It is advisable to separate witnesses and conduct interviews promptly following the event. When witnesses discuss an event together, individual perceptions may be compromised as they try to reach a consensus despite doubts about the facts.

  • Interviewing

The objective of the interview is to establish comprehension with the witness and acquire their account of the event. The following are guidelines to follow and avoid when conducting an interview.


  • Put the witness at ease, who’s probably upset.
  • Explain why the investigation is needed, what happened, and what caused it.
  • Listen to what the witness has to say.
  • Verify that the statement is accurate.
  • Observe the witness’s feelings and try to sense them.
  • Make quick notes or ask someone on the team to do so during the interview.
  • Ask if recording the interview is okay before you begin.
  • Bring the discussion to a positive conclusion.


  • Make the witness feel intimidated.
  • Interrupt the witness’ testimony.
  • Pose leading questions.
  • Demonstrate your own emotions.
  • Conclude prematurely.
  • Other Information

The following documents may contain vital information for the investigation:

  • Technical data sheets
  • Health and safety committee minutes
  • Inspection reports
  • Company policies
  • Maintenance reports
  • Past incident reports
  • Safe-work procedures
  • Training reports

It is crucial to thoroughly analyze these documents to fully understand the incident and prevent similar accidents from occurring in the future.

6 Steps of an Incident Investigation Process

Effective workplace incident investigation consists of six steps.

  • Secure the Scene

Utilizing cones or other barriers to shield vulnerable areas is essential to begin the investigation and preserve tangible evidence. If the distance to the scene requires a long trip, onsite management should handle this task. The investigation team must adhere to safety guidelines mandated by the site and may need to wear Personal Protective Equipment (PPE) as required.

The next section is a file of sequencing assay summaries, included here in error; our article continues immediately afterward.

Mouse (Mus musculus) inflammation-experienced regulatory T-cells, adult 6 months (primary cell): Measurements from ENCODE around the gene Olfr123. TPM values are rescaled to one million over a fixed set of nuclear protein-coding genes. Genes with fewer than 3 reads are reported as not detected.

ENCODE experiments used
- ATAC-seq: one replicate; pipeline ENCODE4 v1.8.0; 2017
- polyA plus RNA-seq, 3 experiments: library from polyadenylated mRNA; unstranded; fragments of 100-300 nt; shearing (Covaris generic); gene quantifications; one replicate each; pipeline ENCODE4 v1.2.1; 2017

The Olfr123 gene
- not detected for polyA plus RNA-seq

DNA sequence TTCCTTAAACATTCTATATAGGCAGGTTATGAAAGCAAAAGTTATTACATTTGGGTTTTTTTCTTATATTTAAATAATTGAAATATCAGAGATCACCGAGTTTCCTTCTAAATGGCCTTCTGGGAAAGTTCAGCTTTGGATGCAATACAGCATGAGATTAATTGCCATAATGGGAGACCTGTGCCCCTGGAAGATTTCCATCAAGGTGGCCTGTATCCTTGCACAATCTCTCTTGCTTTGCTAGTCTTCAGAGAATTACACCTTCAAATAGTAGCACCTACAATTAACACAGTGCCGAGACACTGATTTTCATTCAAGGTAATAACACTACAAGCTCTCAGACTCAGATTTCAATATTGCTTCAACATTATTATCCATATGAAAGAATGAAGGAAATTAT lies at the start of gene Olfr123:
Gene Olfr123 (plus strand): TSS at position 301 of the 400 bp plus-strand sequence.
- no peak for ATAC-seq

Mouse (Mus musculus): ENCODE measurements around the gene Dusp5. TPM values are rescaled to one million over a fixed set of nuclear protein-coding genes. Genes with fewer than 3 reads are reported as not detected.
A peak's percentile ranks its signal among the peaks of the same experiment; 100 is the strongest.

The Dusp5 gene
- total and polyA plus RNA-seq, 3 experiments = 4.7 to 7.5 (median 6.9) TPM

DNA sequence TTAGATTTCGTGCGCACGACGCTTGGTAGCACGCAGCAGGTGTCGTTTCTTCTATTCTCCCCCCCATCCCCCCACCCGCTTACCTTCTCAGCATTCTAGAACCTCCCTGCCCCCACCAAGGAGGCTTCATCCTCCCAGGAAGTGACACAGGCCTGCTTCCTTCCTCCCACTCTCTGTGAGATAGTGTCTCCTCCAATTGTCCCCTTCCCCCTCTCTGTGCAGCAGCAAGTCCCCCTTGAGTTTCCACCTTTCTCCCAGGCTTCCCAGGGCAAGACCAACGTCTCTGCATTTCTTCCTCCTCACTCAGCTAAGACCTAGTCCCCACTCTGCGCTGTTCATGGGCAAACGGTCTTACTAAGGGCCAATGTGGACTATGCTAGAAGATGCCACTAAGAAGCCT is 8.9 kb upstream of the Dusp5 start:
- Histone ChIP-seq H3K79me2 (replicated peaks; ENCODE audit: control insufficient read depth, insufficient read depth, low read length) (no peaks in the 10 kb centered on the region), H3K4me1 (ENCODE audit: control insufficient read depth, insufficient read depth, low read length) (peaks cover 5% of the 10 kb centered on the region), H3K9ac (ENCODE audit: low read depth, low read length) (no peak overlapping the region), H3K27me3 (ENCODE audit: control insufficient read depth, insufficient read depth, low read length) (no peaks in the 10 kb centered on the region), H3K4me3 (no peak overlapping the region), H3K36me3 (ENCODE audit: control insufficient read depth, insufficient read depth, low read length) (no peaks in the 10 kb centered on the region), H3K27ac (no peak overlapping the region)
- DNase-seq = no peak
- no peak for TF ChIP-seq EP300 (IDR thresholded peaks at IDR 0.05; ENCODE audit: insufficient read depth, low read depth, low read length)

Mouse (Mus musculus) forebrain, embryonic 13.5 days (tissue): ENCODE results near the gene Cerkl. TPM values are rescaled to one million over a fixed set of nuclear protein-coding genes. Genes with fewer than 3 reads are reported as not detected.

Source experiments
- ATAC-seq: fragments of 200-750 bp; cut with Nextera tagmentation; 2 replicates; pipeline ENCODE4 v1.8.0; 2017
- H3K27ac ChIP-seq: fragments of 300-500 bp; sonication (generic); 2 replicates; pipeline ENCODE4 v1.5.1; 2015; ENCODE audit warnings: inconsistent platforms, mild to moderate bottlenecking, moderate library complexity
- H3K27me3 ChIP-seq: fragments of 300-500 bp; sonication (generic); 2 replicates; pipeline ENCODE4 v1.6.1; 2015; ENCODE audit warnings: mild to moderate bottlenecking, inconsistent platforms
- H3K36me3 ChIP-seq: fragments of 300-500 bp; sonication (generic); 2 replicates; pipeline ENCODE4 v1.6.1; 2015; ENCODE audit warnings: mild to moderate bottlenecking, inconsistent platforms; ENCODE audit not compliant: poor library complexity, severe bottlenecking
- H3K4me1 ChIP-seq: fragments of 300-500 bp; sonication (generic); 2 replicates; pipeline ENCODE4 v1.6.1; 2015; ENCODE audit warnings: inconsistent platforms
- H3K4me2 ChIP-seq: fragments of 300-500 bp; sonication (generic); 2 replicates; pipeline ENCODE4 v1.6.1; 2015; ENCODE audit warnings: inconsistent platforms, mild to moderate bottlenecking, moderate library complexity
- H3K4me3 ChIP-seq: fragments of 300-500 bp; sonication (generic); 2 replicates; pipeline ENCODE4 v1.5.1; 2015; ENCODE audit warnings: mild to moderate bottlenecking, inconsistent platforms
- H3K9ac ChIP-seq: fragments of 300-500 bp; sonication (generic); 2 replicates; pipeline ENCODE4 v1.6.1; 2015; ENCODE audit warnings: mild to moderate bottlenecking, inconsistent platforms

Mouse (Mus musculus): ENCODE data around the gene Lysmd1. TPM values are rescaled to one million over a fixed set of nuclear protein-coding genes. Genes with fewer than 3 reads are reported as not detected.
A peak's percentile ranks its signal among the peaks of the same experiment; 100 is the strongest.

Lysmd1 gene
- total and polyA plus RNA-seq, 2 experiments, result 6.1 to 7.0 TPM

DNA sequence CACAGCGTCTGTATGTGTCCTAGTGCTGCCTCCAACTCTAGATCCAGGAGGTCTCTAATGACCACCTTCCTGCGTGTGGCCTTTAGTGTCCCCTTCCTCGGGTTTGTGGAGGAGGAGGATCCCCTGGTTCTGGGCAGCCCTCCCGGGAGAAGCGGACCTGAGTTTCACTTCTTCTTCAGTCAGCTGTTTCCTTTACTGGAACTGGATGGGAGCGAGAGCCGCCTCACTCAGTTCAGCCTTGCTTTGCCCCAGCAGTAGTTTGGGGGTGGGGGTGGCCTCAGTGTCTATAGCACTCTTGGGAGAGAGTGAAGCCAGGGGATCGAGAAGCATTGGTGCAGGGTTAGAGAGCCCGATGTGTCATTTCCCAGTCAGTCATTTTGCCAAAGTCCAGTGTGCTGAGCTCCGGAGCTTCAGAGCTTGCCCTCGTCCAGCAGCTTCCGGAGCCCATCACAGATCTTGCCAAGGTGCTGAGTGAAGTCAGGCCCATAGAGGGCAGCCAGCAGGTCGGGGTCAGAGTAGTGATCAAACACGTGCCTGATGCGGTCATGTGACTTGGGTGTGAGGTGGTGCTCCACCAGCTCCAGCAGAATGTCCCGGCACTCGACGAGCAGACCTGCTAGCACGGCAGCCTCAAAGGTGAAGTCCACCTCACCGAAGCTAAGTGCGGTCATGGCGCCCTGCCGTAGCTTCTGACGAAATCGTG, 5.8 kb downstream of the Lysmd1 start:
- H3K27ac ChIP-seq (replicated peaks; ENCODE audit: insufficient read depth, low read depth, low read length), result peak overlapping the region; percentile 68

• Plan the Investigation

After securing the scene and gathering initial information and evidence, the next step is to develop an investigation plan. Having a systematic investigation plan can ensure it is comprehensive. During this phase, the investigation team must determine the individuals involved and assess the timeframe and resource requirements.

Gathering all necessary documents and equipment in a kit is recommended for optimal efficiency and coordination during an investigation. The kit should include the following items regardless of the situation:

  • Markers and cones for barricades
  • Padlocks or warning tags for susceptible areas
  • PPE
  • Measuring tape
  • Interview forms
  • Incident report forms
  • Sample containers
  • Collect All Relevant Information

The subsequent action involves gathering all pertinent details about the occurrence. Information regarding the incident is obtainable from multiple sources, including individuals present at the scene, witnesses who require interviewing, equipment located onsite, and documents like training histories, inspection reports, and logs of maintenance.

  • Analyze Collected Data to Find the Root Cause

Analyzing the events that lead to an incident is essential in identifying the root cause since a series of events usually trigger it. Performing a root cause analysis can reveal underlying or systemic issues instead of only investigating surface causes such as human error.

  • Implement Corrective Actions

Develop a comprehensive plan to address the incident’s immediate and underlying causes, delegate individuals to carry out the necessary actions, and verify that the plan is executed. It is essential to monitor the progress of the corrective action plan to ensure proper implementation of the measures.

  • Document and Share the Results

Different documents must be shared, including incident investigation reports, fact sheets, alerts, and presentations. Carefully documenting every incident will create a complete database of risks and incidents that can help manage future incidents efficiently.

Make sure to check the report’s accuracy before sharing it with management and workers. Involve parties such as supervisors on duty during the incident, witnesses, workers, and safety officers to sign off on the report. Finally, share key findings with all involved parties.

Rob Paredes
Article by
Rob Paredes
Rob Paredes is a content contributor for SafetyCulture. He is a content writer who also does copy for websites, sales pages, and landing pages. Rob worked as a financial advisor, a freelance copywriter, and a Network Engineer for more than a decade before joining SafetyCulture. He got interested in writing because of the influence of his friends; aside from writing, he has an interest in personal finance, dogs, and collecting Allen Iverson cards.